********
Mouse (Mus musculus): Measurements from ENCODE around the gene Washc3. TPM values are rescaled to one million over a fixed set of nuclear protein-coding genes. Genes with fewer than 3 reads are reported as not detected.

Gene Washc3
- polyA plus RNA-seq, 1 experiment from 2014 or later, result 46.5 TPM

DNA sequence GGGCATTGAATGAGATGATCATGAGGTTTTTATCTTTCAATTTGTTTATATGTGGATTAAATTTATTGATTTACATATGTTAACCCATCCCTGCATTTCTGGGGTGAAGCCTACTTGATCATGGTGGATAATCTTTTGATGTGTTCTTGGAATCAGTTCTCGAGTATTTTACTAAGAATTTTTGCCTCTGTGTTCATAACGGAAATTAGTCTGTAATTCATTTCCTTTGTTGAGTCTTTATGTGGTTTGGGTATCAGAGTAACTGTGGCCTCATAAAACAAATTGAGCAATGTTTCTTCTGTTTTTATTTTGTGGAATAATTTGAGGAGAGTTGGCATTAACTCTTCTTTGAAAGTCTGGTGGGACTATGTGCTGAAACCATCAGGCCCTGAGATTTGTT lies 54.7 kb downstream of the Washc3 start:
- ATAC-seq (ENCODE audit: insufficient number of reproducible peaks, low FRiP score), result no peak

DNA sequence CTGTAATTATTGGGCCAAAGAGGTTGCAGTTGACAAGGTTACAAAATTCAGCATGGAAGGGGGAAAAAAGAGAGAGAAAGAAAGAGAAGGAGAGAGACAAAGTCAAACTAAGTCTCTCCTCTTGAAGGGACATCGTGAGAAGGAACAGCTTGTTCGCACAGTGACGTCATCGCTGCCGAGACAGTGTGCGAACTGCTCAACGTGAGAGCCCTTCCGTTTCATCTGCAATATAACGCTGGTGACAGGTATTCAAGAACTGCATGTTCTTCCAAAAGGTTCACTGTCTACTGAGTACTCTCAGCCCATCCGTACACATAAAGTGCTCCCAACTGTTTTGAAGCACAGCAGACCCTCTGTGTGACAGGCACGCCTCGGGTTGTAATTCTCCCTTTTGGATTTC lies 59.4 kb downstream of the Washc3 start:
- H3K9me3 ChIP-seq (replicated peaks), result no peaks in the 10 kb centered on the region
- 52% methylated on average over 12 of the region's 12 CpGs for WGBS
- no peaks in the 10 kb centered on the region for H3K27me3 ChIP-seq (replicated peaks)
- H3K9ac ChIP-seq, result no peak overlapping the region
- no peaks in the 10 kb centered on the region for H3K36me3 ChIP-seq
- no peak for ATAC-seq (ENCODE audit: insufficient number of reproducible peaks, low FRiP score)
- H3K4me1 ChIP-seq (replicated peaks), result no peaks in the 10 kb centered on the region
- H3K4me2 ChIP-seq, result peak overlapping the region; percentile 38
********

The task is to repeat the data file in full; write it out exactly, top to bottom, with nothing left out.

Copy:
Mouse (Mus musculus): Measurements from ENCODE around the gene Washc3. TPM values are rescaled to one million over a fixed set of nuclear protein-coding genes. Genes with fewer than 3 reads are reported as not detected.

Gene Washc3
- polyA plus RNA-seq, 1 experiment from 2014 or later, result 46.5 TPM

DNA sequence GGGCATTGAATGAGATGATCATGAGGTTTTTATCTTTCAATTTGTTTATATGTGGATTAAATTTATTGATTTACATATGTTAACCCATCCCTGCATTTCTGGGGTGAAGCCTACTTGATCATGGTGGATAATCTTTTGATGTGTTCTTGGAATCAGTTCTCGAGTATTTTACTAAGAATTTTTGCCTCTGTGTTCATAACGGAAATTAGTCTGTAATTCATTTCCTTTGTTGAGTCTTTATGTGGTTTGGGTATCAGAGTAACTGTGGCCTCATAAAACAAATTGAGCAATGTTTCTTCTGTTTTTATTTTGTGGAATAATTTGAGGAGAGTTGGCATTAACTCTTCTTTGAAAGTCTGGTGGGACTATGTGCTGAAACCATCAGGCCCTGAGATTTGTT lies 54.7 kb downstream of the Washc3 start:
- ATAC-seq (ENCODE audit: insufficient number of reproducible peaks, low FRiP score), result no peak

DNA sequence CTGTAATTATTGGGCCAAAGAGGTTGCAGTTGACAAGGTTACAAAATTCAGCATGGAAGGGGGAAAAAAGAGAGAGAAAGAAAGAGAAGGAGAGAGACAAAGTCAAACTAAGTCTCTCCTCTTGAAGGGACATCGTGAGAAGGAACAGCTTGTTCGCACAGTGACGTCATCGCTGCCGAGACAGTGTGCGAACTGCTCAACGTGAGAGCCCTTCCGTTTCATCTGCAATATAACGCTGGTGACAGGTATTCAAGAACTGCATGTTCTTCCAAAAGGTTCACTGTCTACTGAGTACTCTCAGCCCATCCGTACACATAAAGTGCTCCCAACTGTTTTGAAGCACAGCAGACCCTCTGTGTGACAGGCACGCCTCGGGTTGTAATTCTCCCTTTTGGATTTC lies 59.4 kb downstream of the Washc3 start:
- H3K9me3 ChIP-seq (replicated peaks), result no peaks in the 10 kb centered on the region
- 52% methylated on average over 12 of the region's 12 CpGs for WGBS
- no peaks in the 10 kb centered on the region for H3K27me3 ChIP-seq (replicated peaks)
- H3K9ac ChIP-seq, result no peak overlapping the region
- no peaks in the 10 kb centered on the region for H3K36me3 ChIP-seq
- no peak for ATAC-seq (ENCODE audit: insufficient number of reproducible peaks, low FRiP score)
- H3K4me1 ChIP-seq (replicated peaks), result no peaks in the 10 kb centered on the region
- H3K4me2 ChIP-seq, result peak overlapping the region; percentile 38